Comprehensive Plan must address needs of all South Fayette residentsPublished Jan 7, 2013 at 11:52 am (Updated Jan 7, 2013 at 11:52 am)
It seems that with all the renewed attention being given to the Southern Beltway Project again from our local legislators, Rep. Jesse White, Sen. Tim Solobay and others, you think you would hear something from the local officials from South Fayette Township.
South Fayette will receive a full interchange within their boundaries, with direct access to Routes I-79, Route 22 & 30, and then onto the airport and other major interstate routes connecting to West Virginia and Ohio. As stated in recent news articles and press releases, this Beltway Project has been in the planning process for many years, and with the cooperation and insight of many local landowners/developers and elected officials, it finally has a clear and present future. South Fayette will be the beneficiary of an interchange near its western border just as it received an interchange 45+ years ago when I-79 cut a corridor through our township. Who would have known then what the Bridgeville/South Fayette Interchange would mean to the area? It spurred much needed economic development despite objections by some residents and officials at the time.
Look south along the I-79 corridor and it is evident to the average person what the Southpointe Interchange has created in terms of economic development for Cecil Township. Road projects not only create construction jobs while they are being built, but sustain construction jobs long after they are completed, with continued build-out of areas surrounding interchanges and major highway corridors.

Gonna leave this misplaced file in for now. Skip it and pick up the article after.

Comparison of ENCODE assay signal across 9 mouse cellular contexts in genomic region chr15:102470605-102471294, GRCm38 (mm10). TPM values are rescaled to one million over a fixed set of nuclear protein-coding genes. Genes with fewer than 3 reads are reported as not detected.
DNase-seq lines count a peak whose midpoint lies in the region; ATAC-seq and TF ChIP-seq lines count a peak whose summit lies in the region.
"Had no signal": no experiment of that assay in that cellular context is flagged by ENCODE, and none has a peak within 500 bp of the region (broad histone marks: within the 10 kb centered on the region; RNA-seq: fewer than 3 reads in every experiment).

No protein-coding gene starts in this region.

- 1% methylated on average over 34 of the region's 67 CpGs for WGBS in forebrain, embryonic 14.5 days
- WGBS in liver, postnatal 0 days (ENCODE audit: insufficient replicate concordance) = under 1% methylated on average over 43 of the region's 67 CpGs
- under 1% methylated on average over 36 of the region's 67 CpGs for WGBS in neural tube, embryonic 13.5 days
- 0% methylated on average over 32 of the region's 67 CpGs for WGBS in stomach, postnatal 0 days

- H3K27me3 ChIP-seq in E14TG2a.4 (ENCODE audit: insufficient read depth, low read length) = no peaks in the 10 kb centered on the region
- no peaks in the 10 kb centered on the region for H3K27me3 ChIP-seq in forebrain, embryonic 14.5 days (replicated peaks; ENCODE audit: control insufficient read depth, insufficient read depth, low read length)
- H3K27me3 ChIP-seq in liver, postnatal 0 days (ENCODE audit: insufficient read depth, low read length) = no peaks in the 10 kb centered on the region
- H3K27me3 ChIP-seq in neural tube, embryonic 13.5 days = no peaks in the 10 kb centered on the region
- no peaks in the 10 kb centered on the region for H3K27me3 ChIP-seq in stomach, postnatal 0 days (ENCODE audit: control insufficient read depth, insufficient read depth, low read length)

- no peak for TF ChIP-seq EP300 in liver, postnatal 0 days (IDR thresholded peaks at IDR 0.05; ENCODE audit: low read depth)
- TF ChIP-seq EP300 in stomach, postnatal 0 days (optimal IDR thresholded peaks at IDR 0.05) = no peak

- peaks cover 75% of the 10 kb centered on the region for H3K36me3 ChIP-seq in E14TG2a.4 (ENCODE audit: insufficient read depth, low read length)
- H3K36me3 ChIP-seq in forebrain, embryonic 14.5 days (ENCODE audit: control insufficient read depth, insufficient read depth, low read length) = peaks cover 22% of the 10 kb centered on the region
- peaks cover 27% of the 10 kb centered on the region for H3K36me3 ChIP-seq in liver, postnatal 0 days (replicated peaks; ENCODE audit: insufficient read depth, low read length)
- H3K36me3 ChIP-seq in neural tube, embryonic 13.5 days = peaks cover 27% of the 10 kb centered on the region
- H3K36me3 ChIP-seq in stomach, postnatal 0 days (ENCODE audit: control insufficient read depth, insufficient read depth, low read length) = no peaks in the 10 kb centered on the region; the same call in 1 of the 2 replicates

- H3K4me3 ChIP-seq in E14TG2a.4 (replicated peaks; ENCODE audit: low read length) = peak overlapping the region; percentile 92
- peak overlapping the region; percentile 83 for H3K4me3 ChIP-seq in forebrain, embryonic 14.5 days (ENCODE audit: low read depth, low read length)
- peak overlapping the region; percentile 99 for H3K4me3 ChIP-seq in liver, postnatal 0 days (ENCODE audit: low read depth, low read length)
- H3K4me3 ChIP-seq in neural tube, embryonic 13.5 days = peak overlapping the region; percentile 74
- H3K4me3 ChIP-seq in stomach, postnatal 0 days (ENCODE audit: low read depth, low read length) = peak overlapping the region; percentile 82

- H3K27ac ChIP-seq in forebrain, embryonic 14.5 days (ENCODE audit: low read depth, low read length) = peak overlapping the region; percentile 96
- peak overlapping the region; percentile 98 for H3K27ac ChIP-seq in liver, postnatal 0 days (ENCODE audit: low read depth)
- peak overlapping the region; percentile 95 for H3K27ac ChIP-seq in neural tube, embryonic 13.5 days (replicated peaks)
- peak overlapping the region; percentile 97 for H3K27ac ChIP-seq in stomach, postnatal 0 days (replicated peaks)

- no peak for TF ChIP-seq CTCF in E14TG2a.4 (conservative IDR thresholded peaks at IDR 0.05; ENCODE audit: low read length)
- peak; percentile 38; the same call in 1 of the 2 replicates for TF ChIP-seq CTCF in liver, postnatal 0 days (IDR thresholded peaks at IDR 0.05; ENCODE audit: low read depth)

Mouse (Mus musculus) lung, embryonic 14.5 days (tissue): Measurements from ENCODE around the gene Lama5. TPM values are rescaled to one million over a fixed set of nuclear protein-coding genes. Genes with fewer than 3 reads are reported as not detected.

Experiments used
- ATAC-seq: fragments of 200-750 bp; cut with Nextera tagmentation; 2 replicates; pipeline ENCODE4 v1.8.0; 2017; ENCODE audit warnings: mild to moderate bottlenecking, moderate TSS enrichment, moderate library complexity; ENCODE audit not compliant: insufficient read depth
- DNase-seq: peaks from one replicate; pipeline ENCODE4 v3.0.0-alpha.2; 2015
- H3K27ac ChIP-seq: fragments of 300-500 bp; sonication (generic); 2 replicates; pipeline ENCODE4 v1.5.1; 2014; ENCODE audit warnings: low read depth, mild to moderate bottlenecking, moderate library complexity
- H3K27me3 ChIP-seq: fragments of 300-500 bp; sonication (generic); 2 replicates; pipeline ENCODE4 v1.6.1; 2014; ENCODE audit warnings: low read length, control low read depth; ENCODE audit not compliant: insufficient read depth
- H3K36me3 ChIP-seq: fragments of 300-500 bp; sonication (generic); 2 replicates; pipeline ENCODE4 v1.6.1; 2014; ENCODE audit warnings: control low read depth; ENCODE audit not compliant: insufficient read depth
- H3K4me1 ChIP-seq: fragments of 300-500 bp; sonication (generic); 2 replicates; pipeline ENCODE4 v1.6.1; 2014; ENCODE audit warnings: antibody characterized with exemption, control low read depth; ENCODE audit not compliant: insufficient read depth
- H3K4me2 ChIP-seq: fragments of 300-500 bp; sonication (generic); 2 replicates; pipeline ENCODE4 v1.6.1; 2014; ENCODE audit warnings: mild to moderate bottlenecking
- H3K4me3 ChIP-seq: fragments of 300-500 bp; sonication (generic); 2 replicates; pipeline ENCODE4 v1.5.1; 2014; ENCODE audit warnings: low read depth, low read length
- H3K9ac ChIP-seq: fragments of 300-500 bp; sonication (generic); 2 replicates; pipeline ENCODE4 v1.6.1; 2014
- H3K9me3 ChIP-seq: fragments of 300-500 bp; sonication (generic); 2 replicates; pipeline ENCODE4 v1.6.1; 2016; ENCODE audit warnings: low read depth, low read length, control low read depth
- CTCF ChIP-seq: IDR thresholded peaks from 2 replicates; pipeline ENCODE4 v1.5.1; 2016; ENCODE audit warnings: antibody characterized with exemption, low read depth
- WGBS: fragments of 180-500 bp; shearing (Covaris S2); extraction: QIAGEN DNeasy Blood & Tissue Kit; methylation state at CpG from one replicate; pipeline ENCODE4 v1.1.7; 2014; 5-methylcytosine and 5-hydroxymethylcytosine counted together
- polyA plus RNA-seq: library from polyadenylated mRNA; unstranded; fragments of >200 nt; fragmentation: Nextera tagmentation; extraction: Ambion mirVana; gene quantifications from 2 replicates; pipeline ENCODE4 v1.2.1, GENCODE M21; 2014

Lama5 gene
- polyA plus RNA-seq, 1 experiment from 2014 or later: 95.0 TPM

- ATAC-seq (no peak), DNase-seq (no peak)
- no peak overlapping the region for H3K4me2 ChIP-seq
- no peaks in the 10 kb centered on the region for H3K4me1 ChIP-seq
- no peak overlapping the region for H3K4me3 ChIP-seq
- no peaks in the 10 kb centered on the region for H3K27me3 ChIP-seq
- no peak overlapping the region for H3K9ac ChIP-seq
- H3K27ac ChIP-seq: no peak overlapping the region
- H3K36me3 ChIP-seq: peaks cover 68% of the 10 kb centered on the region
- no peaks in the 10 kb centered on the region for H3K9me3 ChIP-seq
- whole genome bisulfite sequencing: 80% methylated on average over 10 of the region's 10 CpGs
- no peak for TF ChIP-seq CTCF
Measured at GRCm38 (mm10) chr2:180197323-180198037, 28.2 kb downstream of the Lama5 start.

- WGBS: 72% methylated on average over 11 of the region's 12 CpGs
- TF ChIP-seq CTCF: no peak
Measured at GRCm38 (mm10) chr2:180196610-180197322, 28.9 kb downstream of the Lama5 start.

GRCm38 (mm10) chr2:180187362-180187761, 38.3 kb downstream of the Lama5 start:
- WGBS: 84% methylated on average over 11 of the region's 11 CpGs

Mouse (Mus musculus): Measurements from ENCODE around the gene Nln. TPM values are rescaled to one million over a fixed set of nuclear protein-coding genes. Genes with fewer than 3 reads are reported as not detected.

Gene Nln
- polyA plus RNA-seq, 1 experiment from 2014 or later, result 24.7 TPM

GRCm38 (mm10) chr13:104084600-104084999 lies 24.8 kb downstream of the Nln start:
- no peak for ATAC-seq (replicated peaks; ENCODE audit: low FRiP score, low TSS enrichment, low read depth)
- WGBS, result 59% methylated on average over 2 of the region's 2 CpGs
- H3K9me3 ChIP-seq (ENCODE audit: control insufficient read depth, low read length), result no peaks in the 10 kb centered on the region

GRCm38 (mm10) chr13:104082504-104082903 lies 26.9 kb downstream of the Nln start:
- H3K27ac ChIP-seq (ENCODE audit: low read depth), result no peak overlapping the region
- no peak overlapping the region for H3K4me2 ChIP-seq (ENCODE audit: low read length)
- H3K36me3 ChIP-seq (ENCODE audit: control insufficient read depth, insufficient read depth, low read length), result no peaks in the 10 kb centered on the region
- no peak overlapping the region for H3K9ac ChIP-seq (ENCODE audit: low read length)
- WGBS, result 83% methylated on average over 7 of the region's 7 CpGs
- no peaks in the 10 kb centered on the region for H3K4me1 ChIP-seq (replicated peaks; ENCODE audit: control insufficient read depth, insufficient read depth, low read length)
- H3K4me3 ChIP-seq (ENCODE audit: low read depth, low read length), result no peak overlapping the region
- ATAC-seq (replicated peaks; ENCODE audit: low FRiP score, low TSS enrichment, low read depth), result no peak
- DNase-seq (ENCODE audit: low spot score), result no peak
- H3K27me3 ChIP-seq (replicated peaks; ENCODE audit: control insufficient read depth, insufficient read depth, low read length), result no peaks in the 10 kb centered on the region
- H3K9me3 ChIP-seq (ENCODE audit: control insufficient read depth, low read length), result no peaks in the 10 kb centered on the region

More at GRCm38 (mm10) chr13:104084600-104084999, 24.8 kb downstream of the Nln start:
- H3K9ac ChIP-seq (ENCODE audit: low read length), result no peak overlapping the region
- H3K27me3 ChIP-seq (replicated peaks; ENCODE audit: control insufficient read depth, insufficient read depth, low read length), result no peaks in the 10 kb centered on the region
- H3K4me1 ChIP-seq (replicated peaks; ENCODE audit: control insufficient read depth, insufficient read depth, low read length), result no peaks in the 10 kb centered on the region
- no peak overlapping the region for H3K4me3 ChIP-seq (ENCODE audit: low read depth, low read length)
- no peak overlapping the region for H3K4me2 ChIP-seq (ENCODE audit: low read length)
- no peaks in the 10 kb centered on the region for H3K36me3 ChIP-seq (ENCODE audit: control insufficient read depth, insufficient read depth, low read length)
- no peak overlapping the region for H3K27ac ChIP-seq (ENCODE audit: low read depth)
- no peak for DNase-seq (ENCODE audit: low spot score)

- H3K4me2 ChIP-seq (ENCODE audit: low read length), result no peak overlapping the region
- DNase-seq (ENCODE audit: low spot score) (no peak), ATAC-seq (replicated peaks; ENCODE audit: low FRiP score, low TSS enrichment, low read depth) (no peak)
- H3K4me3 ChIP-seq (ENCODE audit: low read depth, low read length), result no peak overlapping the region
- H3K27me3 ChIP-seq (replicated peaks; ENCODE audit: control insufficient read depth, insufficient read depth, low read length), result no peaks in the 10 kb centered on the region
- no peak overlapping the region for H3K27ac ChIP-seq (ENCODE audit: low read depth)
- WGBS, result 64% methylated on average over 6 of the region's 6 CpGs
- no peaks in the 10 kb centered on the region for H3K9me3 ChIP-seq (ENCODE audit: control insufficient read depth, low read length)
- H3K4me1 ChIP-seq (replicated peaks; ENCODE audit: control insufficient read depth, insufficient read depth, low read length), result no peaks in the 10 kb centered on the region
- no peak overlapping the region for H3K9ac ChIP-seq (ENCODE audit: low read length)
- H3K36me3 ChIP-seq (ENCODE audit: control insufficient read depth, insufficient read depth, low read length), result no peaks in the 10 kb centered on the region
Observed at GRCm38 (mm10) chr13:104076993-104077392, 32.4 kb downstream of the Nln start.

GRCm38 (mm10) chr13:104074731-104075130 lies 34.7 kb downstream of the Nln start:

At this point, any local municipality, especially considering our current economy, would give anything to have not only a major highway corridor passing within their borders, but also a full interchange, with access to thousands of acres of vast, mostly undeveloped property. What does South Fayette do? They want to adopt a new Comprehensive Plan that would severely limit any type of development in the western half of the township.
Yes, the same area which will be the site of a full interchange along the much needed Southern Beltway. In August 2008, while local developers and elected officials were continually putting pressure on the Turnpike Commission to bring this project to fruition, South Fayette elected official, Mr. Deron Gabriel, is quoted as saying, “The Southern Beltway will create better access to the airport and we’re in the middle of trying to create a better commercial development environment here. This beltway project could really open up the township for commercial opportunities and open up our tax base.” Given Mr. Gabriel’s previous quote, we are becoming extremely concerned as to what the township’s motive is for pushing a Comprehensive Plan that would severely limit development in this corridor.
Now is the time for local, regional and state officials to seize the opportunity being afforded our area and capitalize on the future economic benefits that many other municipalities are already receiving. Our local government, along with many others, is feeling the affects of the economic downturn. It appears that South Fayette Township is looking for revenues to help with much needed capital improvements/expenditures for public works, police department and numerous much needed road improvement projects. With some common sense thinking, there are many ways to generate tax revenues for the township and school district alike. Why, at this time, would you want to put a Comprehensive Plan in place that will guide the township’s future and would severely limit or eliminate commercial development in areas of the proposed beltway corridor?
If this Comprehensive Plan is to be used as a guide to our future, and bring real benefits to our local taxing bodies, then it appears much more work is needed to achieve the best results. Let’s put together a Comprehensive Plan that addresses the needs of all the residents and property owners and give everyone an opportunity to prosper along with our economic growth, whether it comes from commercial development, development of natural resources, retail development or residential development. Opportunity is knocking. Let’s answer the door before it leaves, and we will all wonder what happened.
John Alan Kosky